The torrent of celebrity fragrances spilling into the market shows no signs of slowing. Each season brings new perfumes by A-list divas, rappers and reality show cast members. Some of us question the quality of these offerings. We also wonder whether the sheer number of celebrity perfumes dilutes the market and confuses the consumer. Grousing about celebrity fragrances has become a numbing habit, like complaining about the weather.
Unlike the weather, however, celebrity perfumes are a human phenomenon. They keep coming to market because someone somewhere calculates that the financial rewards are worth the risk. I thought it would be enlightening and perhaps entertaining to shed some light on the business of celebrity scents. Who is giving the green light to all these perfume projects and supplying the risk capital for them? How good a job are they doing financially and creatively?
Our first target of interest is Parlux Fragrances, Inc., based in Fort Lauderdale, Florida. It’s a publicly held company that trades on the NASDAQ. The company produces high profile celebrity scents, including those by Paris Hilton, Jessica Simpson and Queen Latifah. Parlux did Marc Ecko’s Ecko, and Josie Natori’s Natori. They now have the rights to perfumes by Nicole Miller. A scent by shoe designer Vince Camuto is on the way this fall, and next year Parlux will launch a perfume by Rihanna. A Kanye West fragrance is planned for 2011 or early 2012.
Parlux sells about $150 million of perfume annually, mainly to department store retailers such as Bloomingdales, J.C. Penney, Macy’s, Saks, and Sears. It’s biggest customer is Macy’s which accounts for almost a quarter of its annual sales. Macy’s is such a large fraction of its business that Parlux is obliged under financial reporting rules to acknowledge that the loss of Macy’s as a customer would “have a material adverse effect on our total sales.”
An equally significant source of sales is specialty retailer Perfumania, a company with 370 stores located in outlet malls and regional malls in the U.S. Perfumania, like Macy’s, is a customer whose loss would seriously impact Parlux’s financials. There is another twist to this relationship: because the owners of Perfumania’s parent company (Perfumania Holdings, Inc.) also own a significant amount of stock in Parlux, perfume sales to Perfumania are reported as “related party sales,” about which we’ll have more to say.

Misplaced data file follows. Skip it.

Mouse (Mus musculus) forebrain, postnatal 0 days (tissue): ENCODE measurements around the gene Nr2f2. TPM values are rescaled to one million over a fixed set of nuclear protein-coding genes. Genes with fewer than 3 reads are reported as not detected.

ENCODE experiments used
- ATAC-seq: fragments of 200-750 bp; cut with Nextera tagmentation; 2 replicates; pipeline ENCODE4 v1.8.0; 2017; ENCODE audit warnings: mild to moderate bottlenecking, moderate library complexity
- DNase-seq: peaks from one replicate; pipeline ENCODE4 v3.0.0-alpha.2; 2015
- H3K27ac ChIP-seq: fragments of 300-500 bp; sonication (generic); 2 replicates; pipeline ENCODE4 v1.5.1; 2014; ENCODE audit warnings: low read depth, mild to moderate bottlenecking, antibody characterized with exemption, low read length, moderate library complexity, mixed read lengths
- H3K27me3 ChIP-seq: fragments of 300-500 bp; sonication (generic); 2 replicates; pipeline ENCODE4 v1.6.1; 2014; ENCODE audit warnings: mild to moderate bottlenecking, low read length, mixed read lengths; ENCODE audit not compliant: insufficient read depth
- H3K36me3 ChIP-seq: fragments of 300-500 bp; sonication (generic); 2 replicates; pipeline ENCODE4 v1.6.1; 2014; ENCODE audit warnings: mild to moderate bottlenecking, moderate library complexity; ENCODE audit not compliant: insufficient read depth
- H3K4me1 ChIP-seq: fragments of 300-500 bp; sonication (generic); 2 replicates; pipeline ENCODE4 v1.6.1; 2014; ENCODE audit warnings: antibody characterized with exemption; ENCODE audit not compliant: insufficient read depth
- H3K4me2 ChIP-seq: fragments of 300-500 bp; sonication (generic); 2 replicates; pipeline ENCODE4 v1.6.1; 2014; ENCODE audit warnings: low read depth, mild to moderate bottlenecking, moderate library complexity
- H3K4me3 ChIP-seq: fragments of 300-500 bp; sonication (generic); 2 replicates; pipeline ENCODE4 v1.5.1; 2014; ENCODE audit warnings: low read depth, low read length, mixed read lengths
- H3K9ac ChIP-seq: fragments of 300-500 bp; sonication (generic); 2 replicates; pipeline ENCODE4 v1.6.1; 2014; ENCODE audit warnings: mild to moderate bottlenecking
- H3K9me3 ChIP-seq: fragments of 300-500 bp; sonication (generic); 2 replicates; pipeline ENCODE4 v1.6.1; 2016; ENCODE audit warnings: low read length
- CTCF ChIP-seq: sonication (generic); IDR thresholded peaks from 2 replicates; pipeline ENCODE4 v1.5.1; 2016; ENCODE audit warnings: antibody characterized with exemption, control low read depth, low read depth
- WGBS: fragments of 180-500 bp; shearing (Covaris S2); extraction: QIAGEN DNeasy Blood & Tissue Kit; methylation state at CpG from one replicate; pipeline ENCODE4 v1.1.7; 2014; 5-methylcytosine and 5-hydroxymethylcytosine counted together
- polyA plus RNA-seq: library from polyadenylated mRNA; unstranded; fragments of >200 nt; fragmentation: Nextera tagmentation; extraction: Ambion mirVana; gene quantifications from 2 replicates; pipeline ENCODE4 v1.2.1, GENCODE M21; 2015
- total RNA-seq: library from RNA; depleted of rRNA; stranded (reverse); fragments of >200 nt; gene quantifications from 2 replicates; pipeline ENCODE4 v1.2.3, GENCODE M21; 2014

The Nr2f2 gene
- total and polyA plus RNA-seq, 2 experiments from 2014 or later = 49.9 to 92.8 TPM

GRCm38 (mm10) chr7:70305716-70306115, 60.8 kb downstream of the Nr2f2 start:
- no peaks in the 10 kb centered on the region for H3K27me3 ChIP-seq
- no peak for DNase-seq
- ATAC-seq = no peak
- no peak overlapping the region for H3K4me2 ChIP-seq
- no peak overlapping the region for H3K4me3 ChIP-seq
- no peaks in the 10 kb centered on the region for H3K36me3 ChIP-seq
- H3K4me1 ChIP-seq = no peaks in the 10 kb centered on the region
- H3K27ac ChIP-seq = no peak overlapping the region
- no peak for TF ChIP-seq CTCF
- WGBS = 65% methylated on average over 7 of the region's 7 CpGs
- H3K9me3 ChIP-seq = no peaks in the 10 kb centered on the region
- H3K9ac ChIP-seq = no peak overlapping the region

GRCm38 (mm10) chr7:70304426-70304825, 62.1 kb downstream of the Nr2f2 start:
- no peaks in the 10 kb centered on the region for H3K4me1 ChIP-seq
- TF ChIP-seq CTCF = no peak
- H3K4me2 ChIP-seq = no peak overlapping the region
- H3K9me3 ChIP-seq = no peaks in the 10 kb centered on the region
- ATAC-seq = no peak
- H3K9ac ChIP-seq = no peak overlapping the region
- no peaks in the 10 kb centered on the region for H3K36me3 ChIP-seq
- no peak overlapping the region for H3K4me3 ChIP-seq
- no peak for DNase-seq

So who does the actual work of creating the juice and the bottle and the packaging for all the Parlux perfumes? Here’s what the company says in its most recent annual report:
We design and create fragrances using our own staff and independent contractors. We supervise the design of our packaging by independent contractors to create products appealing to the intended customer base. The creation and marketing of each product line is closely linked with the applicable brand name, its positioning and market trends for the prestige fragrance industry. This development process usually takes twelve to eighteen months to complete.Stars don’t just wander off the street and into the company’s offices. How does Parlux secure the rights to a celebrity’s scent? Their people talk to the celeb’s people, and ultimately a deal is struck between Parlux and the celebrity’s corporate entity. For example, Paris Hilton Entertainment Inc. grants Parlux an exclusive license to develop, manufacture, and distribute prestige fragrances under the Paris Hilton name. The original license deal ran from 2004 to 2009 and spawned Paris Hilton (2005), Paris Hilton for Man (2005), Just Me (2005), Heiress (2006), Heir (2006), Just Me for Man (2006), Can Can (2007), Fairy Dust (2008), and Siren (2009). The deal was renewed for another five years and runs through June 30, 2014.